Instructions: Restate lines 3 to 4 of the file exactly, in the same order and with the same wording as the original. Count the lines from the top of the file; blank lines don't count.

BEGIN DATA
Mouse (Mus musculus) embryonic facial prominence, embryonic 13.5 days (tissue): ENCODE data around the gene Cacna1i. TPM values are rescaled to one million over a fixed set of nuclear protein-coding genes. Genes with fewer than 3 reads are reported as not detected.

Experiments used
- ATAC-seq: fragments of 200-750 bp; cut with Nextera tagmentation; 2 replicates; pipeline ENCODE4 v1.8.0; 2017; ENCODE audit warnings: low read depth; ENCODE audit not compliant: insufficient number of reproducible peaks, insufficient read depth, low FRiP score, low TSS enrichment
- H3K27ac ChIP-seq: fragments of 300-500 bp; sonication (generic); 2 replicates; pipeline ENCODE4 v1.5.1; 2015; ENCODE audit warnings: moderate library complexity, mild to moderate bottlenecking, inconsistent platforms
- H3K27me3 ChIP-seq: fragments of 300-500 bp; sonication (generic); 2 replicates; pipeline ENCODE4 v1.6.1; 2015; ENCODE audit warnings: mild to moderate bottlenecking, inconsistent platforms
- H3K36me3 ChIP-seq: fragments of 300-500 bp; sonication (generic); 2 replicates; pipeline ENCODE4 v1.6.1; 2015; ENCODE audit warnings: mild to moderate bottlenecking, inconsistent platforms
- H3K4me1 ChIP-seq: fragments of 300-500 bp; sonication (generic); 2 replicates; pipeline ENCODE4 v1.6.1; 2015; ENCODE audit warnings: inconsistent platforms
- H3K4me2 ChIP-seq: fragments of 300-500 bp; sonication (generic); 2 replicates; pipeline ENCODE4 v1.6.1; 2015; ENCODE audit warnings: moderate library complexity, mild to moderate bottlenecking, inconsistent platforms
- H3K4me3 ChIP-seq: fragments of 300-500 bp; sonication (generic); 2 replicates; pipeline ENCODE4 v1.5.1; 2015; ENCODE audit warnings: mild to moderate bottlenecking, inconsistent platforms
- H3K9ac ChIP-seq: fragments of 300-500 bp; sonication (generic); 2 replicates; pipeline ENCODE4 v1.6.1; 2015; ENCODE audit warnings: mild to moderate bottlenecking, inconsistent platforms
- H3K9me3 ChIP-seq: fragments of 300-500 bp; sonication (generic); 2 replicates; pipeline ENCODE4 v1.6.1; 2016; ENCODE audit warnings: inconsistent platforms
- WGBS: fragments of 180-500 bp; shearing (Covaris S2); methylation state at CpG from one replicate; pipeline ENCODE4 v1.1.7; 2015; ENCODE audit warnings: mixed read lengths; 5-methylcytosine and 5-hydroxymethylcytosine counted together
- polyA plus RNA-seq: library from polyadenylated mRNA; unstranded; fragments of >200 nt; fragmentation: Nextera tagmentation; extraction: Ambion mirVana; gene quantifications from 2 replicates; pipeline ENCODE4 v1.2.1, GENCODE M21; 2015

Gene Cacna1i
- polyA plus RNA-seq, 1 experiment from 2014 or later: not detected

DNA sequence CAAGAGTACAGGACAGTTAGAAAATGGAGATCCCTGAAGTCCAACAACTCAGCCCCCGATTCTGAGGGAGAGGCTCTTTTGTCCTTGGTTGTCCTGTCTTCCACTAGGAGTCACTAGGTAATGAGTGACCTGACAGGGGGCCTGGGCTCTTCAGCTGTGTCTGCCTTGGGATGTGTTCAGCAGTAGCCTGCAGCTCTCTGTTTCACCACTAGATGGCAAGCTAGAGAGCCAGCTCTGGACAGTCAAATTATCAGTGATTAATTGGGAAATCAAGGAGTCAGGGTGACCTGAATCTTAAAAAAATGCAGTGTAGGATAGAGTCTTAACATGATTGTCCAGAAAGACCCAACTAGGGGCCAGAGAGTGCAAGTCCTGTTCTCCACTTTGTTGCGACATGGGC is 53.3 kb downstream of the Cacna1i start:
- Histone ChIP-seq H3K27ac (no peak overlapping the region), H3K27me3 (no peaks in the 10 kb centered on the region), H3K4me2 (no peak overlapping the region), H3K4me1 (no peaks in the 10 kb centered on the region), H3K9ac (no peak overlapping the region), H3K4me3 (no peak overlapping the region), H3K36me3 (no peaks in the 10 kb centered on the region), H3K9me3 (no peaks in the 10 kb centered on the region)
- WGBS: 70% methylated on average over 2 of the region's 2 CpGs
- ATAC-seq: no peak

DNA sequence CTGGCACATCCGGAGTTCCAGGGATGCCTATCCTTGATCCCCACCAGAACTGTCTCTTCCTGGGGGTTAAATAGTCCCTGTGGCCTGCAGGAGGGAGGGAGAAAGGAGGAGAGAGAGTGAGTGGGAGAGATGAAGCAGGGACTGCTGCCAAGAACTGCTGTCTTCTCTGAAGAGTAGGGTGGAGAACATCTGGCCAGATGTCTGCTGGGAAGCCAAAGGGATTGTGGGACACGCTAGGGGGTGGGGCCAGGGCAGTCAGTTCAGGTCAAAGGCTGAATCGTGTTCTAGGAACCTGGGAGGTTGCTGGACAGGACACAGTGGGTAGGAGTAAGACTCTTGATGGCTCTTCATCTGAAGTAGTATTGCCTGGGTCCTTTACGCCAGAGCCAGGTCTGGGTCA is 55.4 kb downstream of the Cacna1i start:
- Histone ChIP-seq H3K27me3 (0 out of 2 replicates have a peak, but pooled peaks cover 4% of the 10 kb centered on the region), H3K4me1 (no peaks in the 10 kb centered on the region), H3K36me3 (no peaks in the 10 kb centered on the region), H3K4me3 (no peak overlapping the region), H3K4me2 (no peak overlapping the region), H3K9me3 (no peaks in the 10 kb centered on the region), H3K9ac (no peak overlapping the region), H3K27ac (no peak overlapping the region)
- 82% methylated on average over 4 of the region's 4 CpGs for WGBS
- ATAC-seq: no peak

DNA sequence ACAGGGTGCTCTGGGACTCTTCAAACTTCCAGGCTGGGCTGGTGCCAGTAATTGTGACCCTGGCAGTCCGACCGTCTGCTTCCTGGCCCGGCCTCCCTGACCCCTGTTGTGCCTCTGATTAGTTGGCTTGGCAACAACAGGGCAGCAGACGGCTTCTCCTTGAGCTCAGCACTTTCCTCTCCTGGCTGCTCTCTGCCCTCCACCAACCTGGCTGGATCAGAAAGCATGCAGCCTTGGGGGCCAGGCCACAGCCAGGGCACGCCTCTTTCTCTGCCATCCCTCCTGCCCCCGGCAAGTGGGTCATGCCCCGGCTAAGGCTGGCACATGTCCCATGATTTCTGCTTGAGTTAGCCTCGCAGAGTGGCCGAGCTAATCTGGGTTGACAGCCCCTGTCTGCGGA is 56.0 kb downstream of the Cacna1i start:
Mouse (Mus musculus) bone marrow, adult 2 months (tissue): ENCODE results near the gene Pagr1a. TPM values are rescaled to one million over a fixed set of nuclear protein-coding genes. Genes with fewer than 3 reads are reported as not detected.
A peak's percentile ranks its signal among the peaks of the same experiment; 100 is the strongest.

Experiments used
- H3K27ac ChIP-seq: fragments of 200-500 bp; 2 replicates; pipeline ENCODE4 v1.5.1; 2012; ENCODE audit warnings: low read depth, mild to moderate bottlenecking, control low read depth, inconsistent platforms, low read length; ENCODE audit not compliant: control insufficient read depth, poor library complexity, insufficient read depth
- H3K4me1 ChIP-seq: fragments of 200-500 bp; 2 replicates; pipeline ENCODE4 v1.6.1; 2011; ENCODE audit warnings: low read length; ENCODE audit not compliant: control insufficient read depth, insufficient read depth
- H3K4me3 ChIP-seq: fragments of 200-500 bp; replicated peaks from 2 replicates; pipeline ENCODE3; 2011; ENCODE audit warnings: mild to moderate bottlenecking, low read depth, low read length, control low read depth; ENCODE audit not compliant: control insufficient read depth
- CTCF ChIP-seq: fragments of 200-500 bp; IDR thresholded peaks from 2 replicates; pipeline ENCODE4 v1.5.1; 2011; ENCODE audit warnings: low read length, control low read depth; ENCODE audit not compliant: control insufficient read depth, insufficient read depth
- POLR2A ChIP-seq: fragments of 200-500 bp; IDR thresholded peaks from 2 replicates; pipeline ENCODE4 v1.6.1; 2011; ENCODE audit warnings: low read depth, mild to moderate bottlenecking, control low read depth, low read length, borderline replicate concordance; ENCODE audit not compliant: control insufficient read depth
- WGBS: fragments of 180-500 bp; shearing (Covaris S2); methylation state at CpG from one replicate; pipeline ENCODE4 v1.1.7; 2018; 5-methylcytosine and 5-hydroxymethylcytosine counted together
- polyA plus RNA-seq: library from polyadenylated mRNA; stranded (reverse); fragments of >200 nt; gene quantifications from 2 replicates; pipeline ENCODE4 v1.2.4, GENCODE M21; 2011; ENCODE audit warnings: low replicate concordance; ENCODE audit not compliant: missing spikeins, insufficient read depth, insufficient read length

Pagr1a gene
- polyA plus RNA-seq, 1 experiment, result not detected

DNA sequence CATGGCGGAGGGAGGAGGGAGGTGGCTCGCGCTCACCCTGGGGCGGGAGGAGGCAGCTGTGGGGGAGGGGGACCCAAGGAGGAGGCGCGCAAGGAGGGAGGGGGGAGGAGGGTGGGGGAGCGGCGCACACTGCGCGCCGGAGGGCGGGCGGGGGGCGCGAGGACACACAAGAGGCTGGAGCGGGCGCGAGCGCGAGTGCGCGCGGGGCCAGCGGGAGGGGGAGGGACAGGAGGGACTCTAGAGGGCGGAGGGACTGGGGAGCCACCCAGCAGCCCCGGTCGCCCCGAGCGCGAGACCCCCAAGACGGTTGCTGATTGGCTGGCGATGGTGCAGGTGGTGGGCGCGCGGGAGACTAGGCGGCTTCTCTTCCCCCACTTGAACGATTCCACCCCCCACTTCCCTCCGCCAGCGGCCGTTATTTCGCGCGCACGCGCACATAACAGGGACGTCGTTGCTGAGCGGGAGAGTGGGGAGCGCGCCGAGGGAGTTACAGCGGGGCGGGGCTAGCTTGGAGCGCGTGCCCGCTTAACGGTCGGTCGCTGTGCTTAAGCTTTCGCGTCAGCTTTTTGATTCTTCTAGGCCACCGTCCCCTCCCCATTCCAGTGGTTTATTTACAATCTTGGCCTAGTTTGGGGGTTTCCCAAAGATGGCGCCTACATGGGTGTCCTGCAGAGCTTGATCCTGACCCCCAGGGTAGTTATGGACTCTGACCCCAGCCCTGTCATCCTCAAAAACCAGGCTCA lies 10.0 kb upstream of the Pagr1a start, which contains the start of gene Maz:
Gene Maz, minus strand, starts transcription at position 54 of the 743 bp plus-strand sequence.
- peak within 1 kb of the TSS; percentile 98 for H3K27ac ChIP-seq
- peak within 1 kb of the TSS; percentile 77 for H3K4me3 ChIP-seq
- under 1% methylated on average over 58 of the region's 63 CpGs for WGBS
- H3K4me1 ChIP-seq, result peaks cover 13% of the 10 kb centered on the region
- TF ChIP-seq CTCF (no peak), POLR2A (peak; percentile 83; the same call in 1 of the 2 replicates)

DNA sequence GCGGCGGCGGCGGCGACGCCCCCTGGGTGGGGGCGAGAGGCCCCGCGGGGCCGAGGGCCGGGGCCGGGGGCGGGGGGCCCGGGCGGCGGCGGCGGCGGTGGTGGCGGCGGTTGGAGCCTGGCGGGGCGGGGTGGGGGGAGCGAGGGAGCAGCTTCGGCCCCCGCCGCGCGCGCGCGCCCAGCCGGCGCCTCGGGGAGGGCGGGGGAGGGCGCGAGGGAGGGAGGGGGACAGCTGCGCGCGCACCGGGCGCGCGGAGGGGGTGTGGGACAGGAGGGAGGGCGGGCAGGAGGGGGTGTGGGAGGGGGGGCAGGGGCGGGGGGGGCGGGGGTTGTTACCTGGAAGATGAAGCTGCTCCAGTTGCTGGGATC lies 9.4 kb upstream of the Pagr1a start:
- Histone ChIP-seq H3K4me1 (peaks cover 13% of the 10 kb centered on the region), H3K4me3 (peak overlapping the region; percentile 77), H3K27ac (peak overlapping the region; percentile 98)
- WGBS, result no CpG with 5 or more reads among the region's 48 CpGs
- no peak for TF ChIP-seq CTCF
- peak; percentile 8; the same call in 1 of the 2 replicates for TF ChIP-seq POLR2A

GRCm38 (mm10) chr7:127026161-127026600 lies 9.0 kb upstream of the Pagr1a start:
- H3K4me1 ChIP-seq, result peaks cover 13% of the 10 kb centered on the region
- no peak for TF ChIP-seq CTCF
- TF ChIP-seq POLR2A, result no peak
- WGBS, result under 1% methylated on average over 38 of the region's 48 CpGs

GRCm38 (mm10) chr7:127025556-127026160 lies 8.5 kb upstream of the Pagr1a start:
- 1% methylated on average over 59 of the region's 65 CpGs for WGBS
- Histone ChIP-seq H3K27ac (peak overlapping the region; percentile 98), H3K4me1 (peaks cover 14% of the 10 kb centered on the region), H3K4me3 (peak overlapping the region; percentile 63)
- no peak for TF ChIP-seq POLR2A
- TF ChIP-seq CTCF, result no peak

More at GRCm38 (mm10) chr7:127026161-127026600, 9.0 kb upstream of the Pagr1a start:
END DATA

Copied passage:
- ATAC-seq: fragments of 200-750 bp; cut with Nextera tagmentation; 2 replicates; pipeline ENCODE4 v1.8.0; 2017; ENCODE audit warnings: low read depth; ENCODE audit not compliant: insufficient number of reproducible peaks, insufficient read depth, low FRiP score, low TSS enrichment
- H3K27ac ChIP-seq: fragments of 300-500 bp; sonication (generic); 2 replicates; pipeline ENCODE4 v1.5.1; 2015; ENCODE audit warnings: moderate library complexity, mild to moderate bottlenecking, inconsistent platforms